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Hill House, Helensburgh

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Title: Hill House, Helensburgh  
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Subject: Helensburgh, Architecture in modern Scotland, List of National Trust for Scotland properties, Reportedly haunted locations in Scotland, 1904 in the United Kingdom
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Hill House, Helensburgh

Hill House

Hill House in Helensburgh, Scotland is one of Charles Rennie Mackintosh's most famous works, probably second only to Glasgow School of Art. It was designed and built for the publisher Walter Blackie in 1902 – 1904.

In addition to the house itself, Mackintosh also designed most of the interior rooms, furniture and other fixings. Mackintosh's attention to detail even extended to prescribing the colour of cut flowers that the Blackies might place on a table in the living room, so as not to clash with the rest of the decor.

In 1982 the house was donated to the National Trust for Scotland which continues to maintain it and manage visitors. The top floor is leased to the Landmark Trust and is used as holiday accommodation.[1]

The client

To the west of Glasgow, Helensburgh was the new settlement area for those whose business wealth came from the crowded, industrialised city. In 1902, the publisher Walter Blackie of Blackie and Son Limited purchased a lot in the neighborhood. After a suggestion from the friend Talwin Morris, Mackintosh was appointed to design and build the future home of the Blackie’s family: The Hill House. At first Walter was surprised with the youthfulness of the architect, until he visited one of the houses Mackintosh had previously designed and was convinced that this was the right person to build his home. Although a few restrictions were still imposed by the owner: no bricks and plaster and wood beams construction, and no red-tiled roof, as seen in the rest of the traditional west of Scotland. Instead, Blackie asked for grey rough cast for the walls, and slate for the roof; and that any architectural effect sought to be secured by the massing of the parts rather than by adventitious ornaments. The few requirements and the non-traditional, ornamental taste of the client himself allowed Mackintosh to give full life to his design ideas.

Prior to start creating an elevation drawing or even a floor plan, Mackintosh spent a few days in the former house of the Blackies to observe their everyday life; to build from the inside out. By profoundly analyzing the family’s habits Mackintosh would be able to design every aspect of the house according to the needs of each user. He believed the functional issues should firstly be solved to then let the beauty aspect evolve from the solution. The result could only be one of an extremely satisfied client: “to larder, kitchen, laundry etc he gave minute attention to fit them for practical needs, and always pleasingly designed. Every detail, inside as well as outside, received his careful, I might say loving, attention.” Mackintosh believed this was the only honest way of designing.

The house is reportedly haunted and a staff member described a tall slender figure dressed in black with a long black cape that appeared from Mr Blackie's Dressing Room. Upon entering the White Bedroom the figure vanished.[2][3]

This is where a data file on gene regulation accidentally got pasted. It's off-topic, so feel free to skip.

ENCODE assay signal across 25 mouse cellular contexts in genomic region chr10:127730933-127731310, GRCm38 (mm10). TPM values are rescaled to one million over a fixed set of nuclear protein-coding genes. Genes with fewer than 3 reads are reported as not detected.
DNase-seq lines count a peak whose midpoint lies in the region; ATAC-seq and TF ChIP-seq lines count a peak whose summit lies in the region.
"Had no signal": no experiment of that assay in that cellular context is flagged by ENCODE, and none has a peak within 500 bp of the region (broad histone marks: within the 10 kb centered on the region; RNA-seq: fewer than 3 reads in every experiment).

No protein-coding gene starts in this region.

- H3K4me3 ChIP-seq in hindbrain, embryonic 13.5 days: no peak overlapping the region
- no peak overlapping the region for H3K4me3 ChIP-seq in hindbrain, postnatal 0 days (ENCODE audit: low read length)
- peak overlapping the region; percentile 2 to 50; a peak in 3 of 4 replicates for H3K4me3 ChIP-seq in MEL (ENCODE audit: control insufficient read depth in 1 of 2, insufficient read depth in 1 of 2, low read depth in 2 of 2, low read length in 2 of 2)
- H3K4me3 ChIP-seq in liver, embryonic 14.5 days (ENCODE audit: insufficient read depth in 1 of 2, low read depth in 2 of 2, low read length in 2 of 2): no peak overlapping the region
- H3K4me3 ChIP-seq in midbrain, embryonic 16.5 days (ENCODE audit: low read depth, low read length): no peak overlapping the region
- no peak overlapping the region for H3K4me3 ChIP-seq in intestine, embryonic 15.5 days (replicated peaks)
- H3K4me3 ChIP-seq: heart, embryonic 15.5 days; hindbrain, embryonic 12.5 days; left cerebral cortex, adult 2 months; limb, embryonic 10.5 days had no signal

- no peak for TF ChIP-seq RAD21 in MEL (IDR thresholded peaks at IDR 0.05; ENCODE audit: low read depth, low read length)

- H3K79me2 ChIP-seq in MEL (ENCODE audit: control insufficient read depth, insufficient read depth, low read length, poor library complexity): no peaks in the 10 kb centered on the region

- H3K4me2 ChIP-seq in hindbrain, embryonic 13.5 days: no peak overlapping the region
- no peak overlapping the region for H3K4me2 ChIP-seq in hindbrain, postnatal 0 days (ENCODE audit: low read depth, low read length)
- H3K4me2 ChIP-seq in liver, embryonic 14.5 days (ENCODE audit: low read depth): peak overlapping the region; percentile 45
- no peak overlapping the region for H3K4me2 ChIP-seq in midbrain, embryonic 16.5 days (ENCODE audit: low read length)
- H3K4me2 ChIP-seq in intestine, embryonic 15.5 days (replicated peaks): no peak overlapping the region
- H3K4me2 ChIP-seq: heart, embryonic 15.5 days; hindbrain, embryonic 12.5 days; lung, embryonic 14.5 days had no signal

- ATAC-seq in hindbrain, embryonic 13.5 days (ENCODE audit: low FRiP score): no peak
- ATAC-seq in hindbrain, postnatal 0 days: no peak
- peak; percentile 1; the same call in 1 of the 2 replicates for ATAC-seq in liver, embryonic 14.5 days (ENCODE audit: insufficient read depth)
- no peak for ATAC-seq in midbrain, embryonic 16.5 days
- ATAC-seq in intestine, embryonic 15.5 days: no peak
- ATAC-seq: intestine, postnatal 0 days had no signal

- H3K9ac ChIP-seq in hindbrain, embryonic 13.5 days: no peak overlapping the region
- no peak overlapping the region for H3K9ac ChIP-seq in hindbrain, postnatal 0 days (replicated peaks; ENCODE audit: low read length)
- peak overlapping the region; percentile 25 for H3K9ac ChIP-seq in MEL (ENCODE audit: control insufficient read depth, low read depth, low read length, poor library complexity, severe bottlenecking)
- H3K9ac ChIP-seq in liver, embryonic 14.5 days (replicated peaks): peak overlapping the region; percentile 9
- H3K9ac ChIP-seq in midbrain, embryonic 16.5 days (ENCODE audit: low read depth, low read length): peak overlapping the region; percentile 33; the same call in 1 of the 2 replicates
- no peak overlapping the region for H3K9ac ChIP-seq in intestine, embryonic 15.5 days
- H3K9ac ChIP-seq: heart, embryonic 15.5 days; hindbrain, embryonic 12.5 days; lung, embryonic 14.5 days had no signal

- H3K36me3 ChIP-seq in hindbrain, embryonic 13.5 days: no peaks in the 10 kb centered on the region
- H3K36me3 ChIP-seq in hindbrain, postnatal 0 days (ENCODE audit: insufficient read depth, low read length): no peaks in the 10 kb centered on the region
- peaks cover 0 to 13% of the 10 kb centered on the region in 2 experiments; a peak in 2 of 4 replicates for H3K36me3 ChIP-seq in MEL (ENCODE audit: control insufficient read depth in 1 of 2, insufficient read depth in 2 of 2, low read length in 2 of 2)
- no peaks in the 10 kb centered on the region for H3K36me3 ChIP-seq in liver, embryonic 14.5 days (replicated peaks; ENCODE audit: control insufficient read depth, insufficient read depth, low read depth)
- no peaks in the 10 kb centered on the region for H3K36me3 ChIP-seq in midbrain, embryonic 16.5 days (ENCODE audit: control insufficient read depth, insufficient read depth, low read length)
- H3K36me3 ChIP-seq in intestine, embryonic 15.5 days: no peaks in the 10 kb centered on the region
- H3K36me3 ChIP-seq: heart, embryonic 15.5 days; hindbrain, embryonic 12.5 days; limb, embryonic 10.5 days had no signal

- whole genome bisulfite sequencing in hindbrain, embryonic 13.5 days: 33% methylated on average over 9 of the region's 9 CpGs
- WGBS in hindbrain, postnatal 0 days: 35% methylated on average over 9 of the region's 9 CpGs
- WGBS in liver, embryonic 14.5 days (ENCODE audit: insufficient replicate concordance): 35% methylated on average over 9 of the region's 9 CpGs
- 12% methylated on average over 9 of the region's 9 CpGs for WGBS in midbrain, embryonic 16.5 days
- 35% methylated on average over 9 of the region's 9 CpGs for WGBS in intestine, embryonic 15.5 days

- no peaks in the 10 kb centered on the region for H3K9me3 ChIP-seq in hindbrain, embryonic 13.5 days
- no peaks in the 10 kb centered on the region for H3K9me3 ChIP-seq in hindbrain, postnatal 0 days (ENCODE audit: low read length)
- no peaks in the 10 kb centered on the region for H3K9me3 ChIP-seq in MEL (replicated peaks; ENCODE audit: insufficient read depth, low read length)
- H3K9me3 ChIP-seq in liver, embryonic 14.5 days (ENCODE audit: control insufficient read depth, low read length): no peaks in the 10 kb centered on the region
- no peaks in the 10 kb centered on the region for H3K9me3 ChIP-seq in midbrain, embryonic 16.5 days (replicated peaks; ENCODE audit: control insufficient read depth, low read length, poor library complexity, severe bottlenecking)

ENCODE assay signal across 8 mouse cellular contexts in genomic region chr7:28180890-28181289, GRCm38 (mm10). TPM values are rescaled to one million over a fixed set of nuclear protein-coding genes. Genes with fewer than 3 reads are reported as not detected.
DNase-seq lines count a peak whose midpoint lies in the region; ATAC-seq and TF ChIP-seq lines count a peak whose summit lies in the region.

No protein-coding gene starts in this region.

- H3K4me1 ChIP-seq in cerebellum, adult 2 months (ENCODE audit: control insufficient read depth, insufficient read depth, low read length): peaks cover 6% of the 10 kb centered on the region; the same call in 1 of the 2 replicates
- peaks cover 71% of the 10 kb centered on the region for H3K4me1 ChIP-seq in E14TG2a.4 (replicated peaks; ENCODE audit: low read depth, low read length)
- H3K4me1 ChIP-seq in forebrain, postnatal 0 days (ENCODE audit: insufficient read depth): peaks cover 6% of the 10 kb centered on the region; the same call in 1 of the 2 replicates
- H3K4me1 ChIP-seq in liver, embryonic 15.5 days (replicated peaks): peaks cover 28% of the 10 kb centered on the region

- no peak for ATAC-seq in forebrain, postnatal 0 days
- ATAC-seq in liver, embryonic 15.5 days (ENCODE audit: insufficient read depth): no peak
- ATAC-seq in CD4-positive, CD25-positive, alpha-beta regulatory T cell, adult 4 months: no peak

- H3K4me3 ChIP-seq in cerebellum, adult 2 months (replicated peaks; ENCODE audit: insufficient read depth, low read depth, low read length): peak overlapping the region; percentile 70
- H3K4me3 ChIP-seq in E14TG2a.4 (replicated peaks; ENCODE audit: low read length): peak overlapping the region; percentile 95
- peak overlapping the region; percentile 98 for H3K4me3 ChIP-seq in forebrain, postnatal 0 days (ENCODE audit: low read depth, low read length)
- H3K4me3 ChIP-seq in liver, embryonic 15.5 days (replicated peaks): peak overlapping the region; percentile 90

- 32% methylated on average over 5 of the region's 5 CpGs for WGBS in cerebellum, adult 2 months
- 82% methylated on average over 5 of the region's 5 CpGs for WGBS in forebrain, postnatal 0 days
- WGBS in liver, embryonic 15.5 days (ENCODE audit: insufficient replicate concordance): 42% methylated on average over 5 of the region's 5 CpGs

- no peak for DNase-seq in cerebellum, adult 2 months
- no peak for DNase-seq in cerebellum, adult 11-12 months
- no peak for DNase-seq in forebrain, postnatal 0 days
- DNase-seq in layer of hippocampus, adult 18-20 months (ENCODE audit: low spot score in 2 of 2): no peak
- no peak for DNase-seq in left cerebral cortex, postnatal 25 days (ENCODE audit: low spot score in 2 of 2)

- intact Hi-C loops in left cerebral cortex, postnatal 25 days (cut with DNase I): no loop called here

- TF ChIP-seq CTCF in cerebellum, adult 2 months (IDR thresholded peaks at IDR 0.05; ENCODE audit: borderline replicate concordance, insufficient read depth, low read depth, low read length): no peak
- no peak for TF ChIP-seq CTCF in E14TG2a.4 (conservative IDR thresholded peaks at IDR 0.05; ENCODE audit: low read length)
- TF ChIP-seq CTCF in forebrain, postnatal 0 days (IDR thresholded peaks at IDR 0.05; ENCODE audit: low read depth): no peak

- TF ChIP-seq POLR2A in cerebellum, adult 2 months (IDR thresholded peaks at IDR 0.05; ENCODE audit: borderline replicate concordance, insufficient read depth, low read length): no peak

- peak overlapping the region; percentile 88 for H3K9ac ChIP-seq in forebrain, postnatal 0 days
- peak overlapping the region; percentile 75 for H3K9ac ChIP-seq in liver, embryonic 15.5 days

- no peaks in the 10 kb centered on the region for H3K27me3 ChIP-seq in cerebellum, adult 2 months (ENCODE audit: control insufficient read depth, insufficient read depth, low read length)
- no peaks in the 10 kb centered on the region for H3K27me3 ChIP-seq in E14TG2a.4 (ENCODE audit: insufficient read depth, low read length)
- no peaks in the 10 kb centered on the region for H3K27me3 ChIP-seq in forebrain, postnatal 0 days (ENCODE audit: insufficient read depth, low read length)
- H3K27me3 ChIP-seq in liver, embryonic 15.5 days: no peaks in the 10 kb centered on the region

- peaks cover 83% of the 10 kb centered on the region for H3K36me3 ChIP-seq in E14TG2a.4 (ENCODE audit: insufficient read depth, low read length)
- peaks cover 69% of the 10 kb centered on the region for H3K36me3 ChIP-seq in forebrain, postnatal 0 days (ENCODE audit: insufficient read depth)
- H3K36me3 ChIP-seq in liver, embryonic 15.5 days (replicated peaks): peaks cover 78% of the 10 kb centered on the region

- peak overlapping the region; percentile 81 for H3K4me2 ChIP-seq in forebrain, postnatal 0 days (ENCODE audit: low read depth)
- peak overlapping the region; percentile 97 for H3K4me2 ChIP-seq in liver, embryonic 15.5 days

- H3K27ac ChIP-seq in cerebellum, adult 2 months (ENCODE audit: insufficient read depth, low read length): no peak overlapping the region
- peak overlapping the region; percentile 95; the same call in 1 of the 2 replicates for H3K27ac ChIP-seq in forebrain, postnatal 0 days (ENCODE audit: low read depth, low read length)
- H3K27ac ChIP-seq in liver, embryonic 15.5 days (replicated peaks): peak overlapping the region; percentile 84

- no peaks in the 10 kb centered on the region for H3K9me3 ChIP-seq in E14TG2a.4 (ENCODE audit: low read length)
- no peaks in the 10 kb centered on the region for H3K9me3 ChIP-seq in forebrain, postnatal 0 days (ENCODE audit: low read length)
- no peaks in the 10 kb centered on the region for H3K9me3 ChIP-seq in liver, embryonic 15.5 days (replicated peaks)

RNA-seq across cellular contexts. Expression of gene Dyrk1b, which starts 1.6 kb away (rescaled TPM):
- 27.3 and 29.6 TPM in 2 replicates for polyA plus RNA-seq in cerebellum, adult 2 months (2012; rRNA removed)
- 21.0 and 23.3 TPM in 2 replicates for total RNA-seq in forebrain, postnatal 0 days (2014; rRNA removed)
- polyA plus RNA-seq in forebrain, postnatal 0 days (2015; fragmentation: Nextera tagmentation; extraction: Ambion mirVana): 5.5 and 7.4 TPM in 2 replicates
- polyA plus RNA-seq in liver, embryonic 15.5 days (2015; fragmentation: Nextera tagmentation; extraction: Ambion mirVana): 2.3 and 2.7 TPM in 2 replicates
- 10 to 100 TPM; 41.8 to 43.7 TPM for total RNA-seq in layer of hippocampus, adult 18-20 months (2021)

The exterior

The uniform and grayish exterior treatment of the building blends in with the cold cloudy sky of Scotland. The completely asymmetrical construction forms different roof levels and shapes, and also records Mackintosh’s appreciation for A. W. N. Pugin’s picturesque utility where the exterior contour evolves from the interior planning. The minimum decoration, heavy walls, and rectangular and square windows express a strong, sober construction. The exterior qualities of the building are nearly the opposite of the warm, exotic, carefully decorated and smooth interior. Again, Mackintosh relates to Pugin’s theory by minimizing exterior decoration to emphasize the interior design: the transition from the outside world into a safe, fantastic inside space. Paint analysis of the harling on the exterior shows that it might have been left as an unpainted pale grey initially.[4]

The interior

The mansion combined the Edwardian period’s traditional ‘femininity’ of an intimate, inside space, with the ‘masculinity’ of the exterior public world, both uncommonly used throughout the interior of the building. To Mackintosh, bringing the masculine aspects to the inside would break away from the over decorated, entirely feminine conventional interiors. This allowed him to convey different feelings and experiences depending on the purpose of each space. Mackintosh used different materials, colours and lighting, when necessary to perform a full experiential transition from one point to another. All in such an elegant and well planned manner, that with the absence of one the other would mar.

References

  1. ^
  2. ^ National Trust for Scotland - Autumn
  3. ^ NTS Places to visit - The Hill House
  4. ^ Patrick Baty. The Hill House. A report following an examination of a number of external surfaces.11 May 2005.

External links

  • Official page from the National Trust for Scotland, including opening hours and location information.
  • www.greatbuildings.com with some exterior and interior photographs of the house.

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